I thought it was important to share this timely and valuable information that was written by Maria Pippidis from the University of Delaware (UD) Cooperative Extension and modified for Illinois residents by University of Illinois Extension Educator Kathy Sweedler.

Whether the business you work for is shutting down temporarily or it needs to scale back its staff, make sure to ask your employer when your last day of health coverage is. This will help you better understand what timeline you have for your existing health care coverage. It helps ensure that you don’t have a gap in your coverage when, during this time of a health crisis, it is important to have health care coverage. Once you have this information, there are some steps you can take to ensure you have health insurance to keep you and your family healthy.

If you need to refresh your understanding of health insurance and how to choose the right type of insurance or estimate the out of pocket costs, you can go to this UD Cooperative Extension website http://udel.edu/extension/insure and look for Health Insurance 4U. This site includes video tutorials and tools to help you brush up on your knowledge.

Once you are feeling more confident about health insurance, it’s time to consider your options:

1. Sign up for COBRA

Short for the Consolidated Omnibus Budget Reconciliation Act this option allows you to retain and continue your current employer health coverage for up to 18 months. In this way, everything you’re used to stays the same – same doctors, networks, co-pays, and deductibles. The downside is that you will pay your entire monthly health insurance premiums yourself. That premium will include the part you usually paid plus any amount your employer was paying. You’ll want to find out if this option is financially feasible for you.

2. Sign on to your Spouse’s Health Coverage

If your spouse has health insurance, you may be able to be added to your spouse’s healthcare plan coverage. Have your spouse talk with their human resources department to ask what options are available. The cost of that coverage will come out of your spouse’s paycheck so before you make the decision, you may want to comparison shop.

3. Buy your own plan on the health insurance Marketplace

The Affordable Care Act introduced an online health insurance Marketplace that allows you to buy your own private plan. You’re generally entitled to apply for a new plan if you lose your existing health coverage, even though the annual open-enrollment period to sign up for Marketplace plans has passed.

In Illinois, there is a window of opportunity to buy a Marketplace plan when you have lost your job or health insurance coverage. You have 60 days before your current health insurance plan expires and 60 days after your plan expires. If you don’t enroll during this time period, you can’t enroll through the Marketplace and need to wait until open enrollment period of each year.

In Illinois, you can find information about this Marketplace at https://getcovered.illinois.gov/

The benefit of the Marketplace plans is that depending on your income, you may qualify for subsidies and tax credits. This can reduce the cost of the premiums. There are several different plans to choose from. All of them have a deductible (the amount you need to pay before health insurance pays for care) and typically the lower the monthly premiums, the higher the deductible. If you qualify for those tax credits and subsidies for the premium, that may offset the higher deductible amount and so your overall out of pocket costs may even out.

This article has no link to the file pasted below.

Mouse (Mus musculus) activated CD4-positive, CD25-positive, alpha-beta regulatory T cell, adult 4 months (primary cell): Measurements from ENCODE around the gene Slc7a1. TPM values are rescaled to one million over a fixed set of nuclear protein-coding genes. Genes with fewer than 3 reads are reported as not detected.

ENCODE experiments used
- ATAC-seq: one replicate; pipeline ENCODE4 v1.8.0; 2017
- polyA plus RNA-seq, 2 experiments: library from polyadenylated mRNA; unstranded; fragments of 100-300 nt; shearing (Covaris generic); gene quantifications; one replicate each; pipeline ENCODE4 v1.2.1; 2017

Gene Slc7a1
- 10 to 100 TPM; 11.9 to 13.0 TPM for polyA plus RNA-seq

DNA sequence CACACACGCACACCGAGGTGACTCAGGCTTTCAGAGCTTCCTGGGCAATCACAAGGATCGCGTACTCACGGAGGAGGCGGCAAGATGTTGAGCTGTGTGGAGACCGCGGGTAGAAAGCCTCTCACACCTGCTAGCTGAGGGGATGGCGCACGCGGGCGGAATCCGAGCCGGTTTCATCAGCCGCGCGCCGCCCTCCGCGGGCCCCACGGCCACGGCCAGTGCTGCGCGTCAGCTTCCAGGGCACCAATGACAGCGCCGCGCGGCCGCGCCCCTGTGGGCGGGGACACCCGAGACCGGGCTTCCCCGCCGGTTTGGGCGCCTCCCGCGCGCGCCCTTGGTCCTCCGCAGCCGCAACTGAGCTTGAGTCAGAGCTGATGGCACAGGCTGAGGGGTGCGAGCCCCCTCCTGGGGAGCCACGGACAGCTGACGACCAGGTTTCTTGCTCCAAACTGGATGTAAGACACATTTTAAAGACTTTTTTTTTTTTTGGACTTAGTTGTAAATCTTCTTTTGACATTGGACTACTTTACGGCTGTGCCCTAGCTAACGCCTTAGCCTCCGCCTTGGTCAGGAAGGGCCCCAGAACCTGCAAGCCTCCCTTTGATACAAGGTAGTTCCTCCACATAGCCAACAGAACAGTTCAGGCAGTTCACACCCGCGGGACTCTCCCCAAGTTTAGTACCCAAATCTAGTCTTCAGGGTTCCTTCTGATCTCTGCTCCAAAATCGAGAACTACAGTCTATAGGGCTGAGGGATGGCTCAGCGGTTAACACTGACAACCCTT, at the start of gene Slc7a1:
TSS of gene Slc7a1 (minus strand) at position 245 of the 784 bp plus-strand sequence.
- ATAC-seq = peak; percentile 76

Be advised, that in order to get those credits and subsidies, you need to purchase the plans through the Marketplace or an accredited health insurance broker/ provider. Talking with a Marketplace Navigator is a great way to find out your options. They can be found on the website above. To find out how much of a subsidy you may qualify for you can go to this website: https://www.healthcare.gov/lower-costs/ It will ask you for some information and then will direct you to the next steps.

4. Apply for Medicaid and/or Child Health Insurance Program (CHIP)

Medicaid and CHIP provides free or low-cost health coverage to millions of Americans, including low-income people, families and children, pregnant women, the elderly, and people with disabilities. If your income is low, you may be eligible for Medicaid (covers families) or the Children’s Health Insurance Program (covers children only). To find out if you can qualify go to https://www.healthcare.gov/screener/ and fill out the online form to determine the next steps.

In Illinois, you can also go to the Illinois Department of Human Services website at http://www.dhs.state.il.us which is a one-stop-website that helps you apply for not only Medicaid and CHIP but other assistance programs.

Being without health insurance during this time can be scary. Take the steps you need to protect your family now and in the future.

To access this article as a printable tip sheet, visit https://extension.illinois.edu/sites/default/files/what_to_do_if_lose_health_insurance.pdf

Source: Maria Pippidis, University of Delaware Cooperative Extension

Modified by: Kathy Sweedler, University of Illinois Extension, 2020

For more information on University of Illinois Unit 19 programming and to read more helpful articles, visit our website at https://extension.illinois.edu/ccdms , call us at (217) 345-7034 or contact Cheri Burcham at cburcham@illinois.edu Also visit the Family Files Blog at https://extension.illinois.edu/blogs/family-files

This Week's Circulars

Recommended for you